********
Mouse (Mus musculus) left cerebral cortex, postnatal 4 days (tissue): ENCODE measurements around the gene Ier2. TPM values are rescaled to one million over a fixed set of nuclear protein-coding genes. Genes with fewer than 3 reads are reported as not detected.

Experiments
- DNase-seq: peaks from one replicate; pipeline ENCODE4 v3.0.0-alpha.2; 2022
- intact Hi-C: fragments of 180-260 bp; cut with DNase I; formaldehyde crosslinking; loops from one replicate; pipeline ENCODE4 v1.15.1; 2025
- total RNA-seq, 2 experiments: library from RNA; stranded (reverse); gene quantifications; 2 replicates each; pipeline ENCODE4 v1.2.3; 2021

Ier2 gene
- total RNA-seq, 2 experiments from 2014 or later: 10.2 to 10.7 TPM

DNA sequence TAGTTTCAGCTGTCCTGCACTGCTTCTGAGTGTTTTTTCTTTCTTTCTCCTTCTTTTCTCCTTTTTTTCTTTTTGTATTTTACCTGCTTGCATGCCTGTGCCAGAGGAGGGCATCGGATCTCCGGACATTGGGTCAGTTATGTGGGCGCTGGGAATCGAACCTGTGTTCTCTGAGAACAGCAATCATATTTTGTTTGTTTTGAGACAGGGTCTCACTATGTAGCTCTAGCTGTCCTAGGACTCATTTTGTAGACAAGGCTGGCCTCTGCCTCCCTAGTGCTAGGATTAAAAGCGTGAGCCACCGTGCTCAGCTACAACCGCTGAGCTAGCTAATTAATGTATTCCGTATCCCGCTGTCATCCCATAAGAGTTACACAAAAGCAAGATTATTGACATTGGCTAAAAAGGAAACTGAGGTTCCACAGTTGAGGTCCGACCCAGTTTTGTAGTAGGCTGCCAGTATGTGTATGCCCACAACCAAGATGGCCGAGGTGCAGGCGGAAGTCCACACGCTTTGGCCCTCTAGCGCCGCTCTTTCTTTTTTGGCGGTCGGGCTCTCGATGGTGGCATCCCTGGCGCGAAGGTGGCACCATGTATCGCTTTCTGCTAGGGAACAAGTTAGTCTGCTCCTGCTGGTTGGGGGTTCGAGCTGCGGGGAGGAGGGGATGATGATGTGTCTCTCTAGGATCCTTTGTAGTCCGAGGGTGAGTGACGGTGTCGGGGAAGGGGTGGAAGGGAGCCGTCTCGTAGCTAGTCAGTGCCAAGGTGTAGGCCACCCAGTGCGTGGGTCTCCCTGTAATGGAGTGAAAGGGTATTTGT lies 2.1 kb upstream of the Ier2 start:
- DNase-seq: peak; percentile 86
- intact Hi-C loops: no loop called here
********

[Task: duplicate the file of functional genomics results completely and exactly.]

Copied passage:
Mouse (Mus musculus) left cerebral cortex, postnatal 4 days (tissue): ENCODE measurements around the gene Ier2. TPM values are rescaled to one million over a fixed set of nuclear protein-coding genes. Genes with fewer than 3 reads are reported as not detected.

Experiments
- DNase-seq: peaks from one replicate; pipeline ENCODE4 v3.0.0-alpha.2; 2022
- intact Hi-C: fragments of 180-260 bp; cut with DNase I; formaldehyde crosslinking; loops from one replicate; pipeline ENCODE4 v1.15.1; 2025
- total RNA-seq, 2 experiments: library from RNA; stranded (reverse); gene quantifications; 2 replicates each; pipeline ENCODE4 v1.2.3; 2021

Ier2 gene
- total RNA-seq, 2 experiments from 2014 or later: 10.2 to 10.7 TPM

DNA sequence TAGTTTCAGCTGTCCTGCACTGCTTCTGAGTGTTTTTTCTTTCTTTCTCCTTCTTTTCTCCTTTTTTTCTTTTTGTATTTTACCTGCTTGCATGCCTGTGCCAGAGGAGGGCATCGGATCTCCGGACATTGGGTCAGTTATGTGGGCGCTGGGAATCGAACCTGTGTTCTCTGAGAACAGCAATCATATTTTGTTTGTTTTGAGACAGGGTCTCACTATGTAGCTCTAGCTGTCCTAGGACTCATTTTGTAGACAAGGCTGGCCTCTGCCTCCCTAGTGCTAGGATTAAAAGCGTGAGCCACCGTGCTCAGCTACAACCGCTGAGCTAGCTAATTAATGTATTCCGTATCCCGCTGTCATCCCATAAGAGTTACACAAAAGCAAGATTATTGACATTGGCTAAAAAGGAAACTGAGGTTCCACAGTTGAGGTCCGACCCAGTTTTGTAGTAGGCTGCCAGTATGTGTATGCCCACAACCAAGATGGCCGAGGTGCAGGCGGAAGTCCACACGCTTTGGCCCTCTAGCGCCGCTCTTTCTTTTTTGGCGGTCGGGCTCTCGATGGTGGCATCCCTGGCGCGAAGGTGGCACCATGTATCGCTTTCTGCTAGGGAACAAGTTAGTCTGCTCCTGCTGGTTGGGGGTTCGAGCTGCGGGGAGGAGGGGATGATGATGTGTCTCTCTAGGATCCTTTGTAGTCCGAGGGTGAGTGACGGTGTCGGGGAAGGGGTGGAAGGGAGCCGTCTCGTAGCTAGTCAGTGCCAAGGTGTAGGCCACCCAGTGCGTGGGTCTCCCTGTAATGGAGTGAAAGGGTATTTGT lies 2.1 kb upstream of the Ier2 start:
- DNase-seq: peak; percentile 86
- intact Hi-C loops: no loop called here